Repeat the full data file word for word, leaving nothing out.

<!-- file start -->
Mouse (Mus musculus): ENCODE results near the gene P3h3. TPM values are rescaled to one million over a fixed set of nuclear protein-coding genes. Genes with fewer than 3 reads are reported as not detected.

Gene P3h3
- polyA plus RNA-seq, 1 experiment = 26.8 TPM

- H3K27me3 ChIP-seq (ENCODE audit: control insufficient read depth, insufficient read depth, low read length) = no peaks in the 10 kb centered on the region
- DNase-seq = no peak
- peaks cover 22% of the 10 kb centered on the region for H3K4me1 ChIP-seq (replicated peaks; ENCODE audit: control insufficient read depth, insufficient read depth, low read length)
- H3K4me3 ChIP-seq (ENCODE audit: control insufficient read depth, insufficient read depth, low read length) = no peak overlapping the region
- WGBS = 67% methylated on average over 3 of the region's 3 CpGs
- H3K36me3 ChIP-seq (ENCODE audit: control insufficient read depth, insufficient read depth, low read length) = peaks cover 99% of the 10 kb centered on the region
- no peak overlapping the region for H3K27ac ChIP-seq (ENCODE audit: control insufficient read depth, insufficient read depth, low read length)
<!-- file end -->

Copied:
Mouse (Mus musculus): ENCODE results near the gene P3h3. TPM values are rescaled to one million over a fixed set of nuclear protein-coding genes. Genes with fewer than 3 reads are reported as not detected.

Gene P3h3
- polyA plus RNA-seq, 1 experiment = 26.8 TPM

- H3K27me3 ChIP-seq (ENCODE audit: control insufficient read depth, insufficient read depth, low read length) = no peaks in the 10 kb centered on the region
- DNase-seq = no peak
- peaks cover 22% of the 10 kb centered on the region for H3K4me1 ChIP-seq (replicated peaks; ENCODE audit: control insufficient read depth, insufficient read depth, low read length)
- H3K4me3 ChIP-seq (ENCODE audit: control insufficient read depth, insufficient read depth, low read length) = no peak overlapping the region
- WGBS = 67% methylated on average over 3 of the region's 3 CpGs
- H3K36me3 ChIP-seq (ENCODE audit: control insufficient read depth, insufficient read depth, low read length) = peaks cover 99% of the 10 kb centered on the region
- no peak overlapping the region for H3K27ac ChIP-seq (ENCODE audit: control insufficient read depth, insufficient read depth, low read length)